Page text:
Flooding at Killeenmore in February. Picture: Tony Keane
Residents living in a flood prone area near Sallins are demanding that remedial action to alleviate the problem proceed as quickly as possible.
They live in Killeenmore which is adjacent to the River Morell, which flows into the nearby Liffey and the Grand Canal.
Recent prolonged torrential rainfall saw roads and property flooded and some residents had to cope with knee high flood levels.
“We had three weekends when part of the area resembled a river. I had to park my car 400 yards away from home because it was impossible to drive through. There are proposals to deal with the problem but little has happened yet and this is going on for over 20 years now,” said Cathy Reilly.
She added: “I hope we’re getting close to a solution; apart from the water itself there is an amount of debris and litter washed up and left behind when it happens.”
Residents believe that roadworks in the vicinity of the N7 for some time have contributed to the problem as have more recent residential development in the surrounding area.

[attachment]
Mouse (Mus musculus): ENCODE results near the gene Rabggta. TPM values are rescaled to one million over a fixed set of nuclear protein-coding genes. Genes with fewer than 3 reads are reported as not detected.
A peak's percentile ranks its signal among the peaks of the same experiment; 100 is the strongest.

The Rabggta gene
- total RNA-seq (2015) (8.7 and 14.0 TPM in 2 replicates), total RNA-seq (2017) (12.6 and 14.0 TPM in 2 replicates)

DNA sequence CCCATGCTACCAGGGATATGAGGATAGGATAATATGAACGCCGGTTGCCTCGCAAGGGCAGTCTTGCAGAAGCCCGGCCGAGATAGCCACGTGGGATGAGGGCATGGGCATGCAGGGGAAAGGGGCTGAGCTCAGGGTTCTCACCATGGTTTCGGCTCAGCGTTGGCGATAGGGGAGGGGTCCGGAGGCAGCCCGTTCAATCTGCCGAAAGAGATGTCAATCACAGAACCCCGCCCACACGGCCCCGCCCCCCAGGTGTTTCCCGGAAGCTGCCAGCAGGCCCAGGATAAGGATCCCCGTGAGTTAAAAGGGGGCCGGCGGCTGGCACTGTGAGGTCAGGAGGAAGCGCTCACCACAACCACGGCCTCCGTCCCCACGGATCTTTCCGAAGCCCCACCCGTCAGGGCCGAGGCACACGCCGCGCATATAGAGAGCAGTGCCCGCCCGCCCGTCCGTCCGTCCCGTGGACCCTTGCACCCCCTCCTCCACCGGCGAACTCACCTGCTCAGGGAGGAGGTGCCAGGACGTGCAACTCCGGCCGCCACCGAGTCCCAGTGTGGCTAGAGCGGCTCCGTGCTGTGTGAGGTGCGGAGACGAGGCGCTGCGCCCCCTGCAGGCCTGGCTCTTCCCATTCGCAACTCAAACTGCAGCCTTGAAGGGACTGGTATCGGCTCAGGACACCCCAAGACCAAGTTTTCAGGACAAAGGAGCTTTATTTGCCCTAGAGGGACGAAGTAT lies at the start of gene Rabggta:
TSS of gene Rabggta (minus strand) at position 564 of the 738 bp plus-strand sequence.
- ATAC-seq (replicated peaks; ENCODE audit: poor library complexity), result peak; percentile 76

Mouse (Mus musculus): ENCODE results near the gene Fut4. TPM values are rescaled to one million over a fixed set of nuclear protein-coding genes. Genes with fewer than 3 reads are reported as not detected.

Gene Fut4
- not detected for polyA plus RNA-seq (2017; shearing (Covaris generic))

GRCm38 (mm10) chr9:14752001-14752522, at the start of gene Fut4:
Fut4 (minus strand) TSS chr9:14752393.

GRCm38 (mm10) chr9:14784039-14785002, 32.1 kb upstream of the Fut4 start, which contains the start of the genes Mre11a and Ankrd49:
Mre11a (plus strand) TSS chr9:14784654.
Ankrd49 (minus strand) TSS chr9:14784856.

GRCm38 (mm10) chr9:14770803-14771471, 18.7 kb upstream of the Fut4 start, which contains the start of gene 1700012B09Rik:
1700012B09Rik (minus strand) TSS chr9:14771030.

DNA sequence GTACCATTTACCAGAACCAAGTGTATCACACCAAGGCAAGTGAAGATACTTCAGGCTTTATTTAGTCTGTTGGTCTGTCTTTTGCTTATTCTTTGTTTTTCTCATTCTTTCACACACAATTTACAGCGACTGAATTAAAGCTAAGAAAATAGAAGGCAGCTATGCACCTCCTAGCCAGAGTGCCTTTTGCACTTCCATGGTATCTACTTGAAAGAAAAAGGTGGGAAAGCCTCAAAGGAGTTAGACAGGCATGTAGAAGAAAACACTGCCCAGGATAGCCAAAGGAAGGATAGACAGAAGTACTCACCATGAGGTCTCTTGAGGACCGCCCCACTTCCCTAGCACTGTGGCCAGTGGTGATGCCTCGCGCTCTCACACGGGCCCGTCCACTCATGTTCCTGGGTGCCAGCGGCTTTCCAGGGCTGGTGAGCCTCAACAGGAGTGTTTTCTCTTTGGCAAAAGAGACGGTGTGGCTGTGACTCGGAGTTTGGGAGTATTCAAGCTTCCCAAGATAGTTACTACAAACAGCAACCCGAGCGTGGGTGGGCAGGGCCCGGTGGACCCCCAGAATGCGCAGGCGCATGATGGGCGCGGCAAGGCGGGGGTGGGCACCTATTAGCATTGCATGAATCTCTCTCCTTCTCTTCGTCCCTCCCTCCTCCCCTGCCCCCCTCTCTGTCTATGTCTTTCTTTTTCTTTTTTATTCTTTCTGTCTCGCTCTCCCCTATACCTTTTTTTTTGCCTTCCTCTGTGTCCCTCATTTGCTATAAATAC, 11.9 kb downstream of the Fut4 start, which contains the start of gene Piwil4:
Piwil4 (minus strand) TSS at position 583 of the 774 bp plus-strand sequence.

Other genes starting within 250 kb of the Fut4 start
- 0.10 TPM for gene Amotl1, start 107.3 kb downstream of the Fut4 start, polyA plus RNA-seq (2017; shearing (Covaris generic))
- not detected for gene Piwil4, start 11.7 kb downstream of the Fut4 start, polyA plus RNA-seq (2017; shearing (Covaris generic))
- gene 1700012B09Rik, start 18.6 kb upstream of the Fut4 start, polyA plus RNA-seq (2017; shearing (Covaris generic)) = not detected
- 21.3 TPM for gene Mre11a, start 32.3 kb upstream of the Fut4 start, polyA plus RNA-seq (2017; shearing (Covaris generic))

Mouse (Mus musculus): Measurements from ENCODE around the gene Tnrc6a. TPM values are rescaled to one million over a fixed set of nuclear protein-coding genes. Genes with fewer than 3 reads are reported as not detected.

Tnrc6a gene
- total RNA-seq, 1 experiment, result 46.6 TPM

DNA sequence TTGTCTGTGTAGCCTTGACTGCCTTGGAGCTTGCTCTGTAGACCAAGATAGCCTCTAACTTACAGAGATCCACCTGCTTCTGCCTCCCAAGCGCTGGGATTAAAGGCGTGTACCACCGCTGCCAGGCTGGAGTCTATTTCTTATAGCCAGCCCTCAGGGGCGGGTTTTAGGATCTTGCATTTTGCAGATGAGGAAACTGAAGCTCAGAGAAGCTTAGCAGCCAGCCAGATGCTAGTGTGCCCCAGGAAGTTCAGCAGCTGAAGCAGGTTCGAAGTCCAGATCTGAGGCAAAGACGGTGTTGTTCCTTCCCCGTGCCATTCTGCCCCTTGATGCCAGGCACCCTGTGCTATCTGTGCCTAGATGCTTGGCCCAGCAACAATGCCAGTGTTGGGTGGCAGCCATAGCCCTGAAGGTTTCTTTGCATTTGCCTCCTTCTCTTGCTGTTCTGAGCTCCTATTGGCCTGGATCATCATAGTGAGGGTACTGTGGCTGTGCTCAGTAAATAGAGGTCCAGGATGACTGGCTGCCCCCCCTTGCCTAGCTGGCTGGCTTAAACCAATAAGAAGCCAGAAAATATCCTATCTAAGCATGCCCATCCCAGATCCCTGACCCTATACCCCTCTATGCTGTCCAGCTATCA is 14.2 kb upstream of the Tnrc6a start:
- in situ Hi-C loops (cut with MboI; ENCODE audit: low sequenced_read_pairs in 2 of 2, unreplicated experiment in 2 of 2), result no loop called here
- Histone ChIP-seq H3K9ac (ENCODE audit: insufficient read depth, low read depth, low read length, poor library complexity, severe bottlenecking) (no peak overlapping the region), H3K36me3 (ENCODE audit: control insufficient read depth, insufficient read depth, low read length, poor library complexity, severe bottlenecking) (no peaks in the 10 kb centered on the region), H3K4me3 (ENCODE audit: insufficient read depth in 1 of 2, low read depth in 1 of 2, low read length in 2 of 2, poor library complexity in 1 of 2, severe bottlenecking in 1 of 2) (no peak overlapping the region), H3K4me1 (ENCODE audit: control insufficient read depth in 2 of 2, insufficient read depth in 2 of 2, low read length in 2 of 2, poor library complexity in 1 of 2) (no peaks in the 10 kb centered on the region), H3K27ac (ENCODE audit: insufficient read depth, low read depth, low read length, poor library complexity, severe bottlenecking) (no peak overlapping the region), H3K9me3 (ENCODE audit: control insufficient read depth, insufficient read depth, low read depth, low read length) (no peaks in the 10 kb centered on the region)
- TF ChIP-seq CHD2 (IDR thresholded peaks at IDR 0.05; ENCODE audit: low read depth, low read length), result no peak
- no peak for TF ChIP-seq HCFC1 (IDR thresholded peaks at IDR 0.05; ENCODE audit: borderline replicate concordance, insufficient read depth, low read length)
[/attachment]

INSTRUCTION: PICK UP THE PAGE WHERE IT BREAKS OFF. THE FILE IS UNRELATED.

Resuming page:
Another resident said the area is “the first place in Ireland to flood” adding ”we were flooded recently before the River Shannon rose a millilitre.”
He criticises the delay in finding a solution and suggested that communities experiencing flooding in Ireland can expect to wait a long time before it’s resolved.
He said the River Morell cannot cope with the runoff in times of heavy rainfall.
“It could take three years to put in the infrastructure and with the advent of climate change this problem will only get worse.”
However, local councillor Fintan Brett said that infrastructural work could start “in a couple of months” once the final details on the project are agreed.
“I’m told this is imminent though it hasn’t been signed off yet,” he said.
Kildare County Council has acknowledged the problem and the answer is the Morell flood relief scheme.
KCC and the Office of Public Works has developed an €11 million project to protect homes and businesses from flooding.
According to KCC the scheme is being designed to provide maximum protection for people and their homes while at the same time having minimal impact on the existing environment.
The issue affects some 60 households as well as agricultural land, businesses, a golf course, local roads and the N7 junction at Castlewarden.
Apart from this year flooding has taken place in 2000, 2008, 2009 and 2010.
The infrastructural work entails the construction or restoration of over 9,000 metres of sloped embankment and the construction of up to 480 metres of flood walls to direct the flood water away from high risk areas.
Two streams will be realigned and up to eleven culverts will be altered or upgraded.
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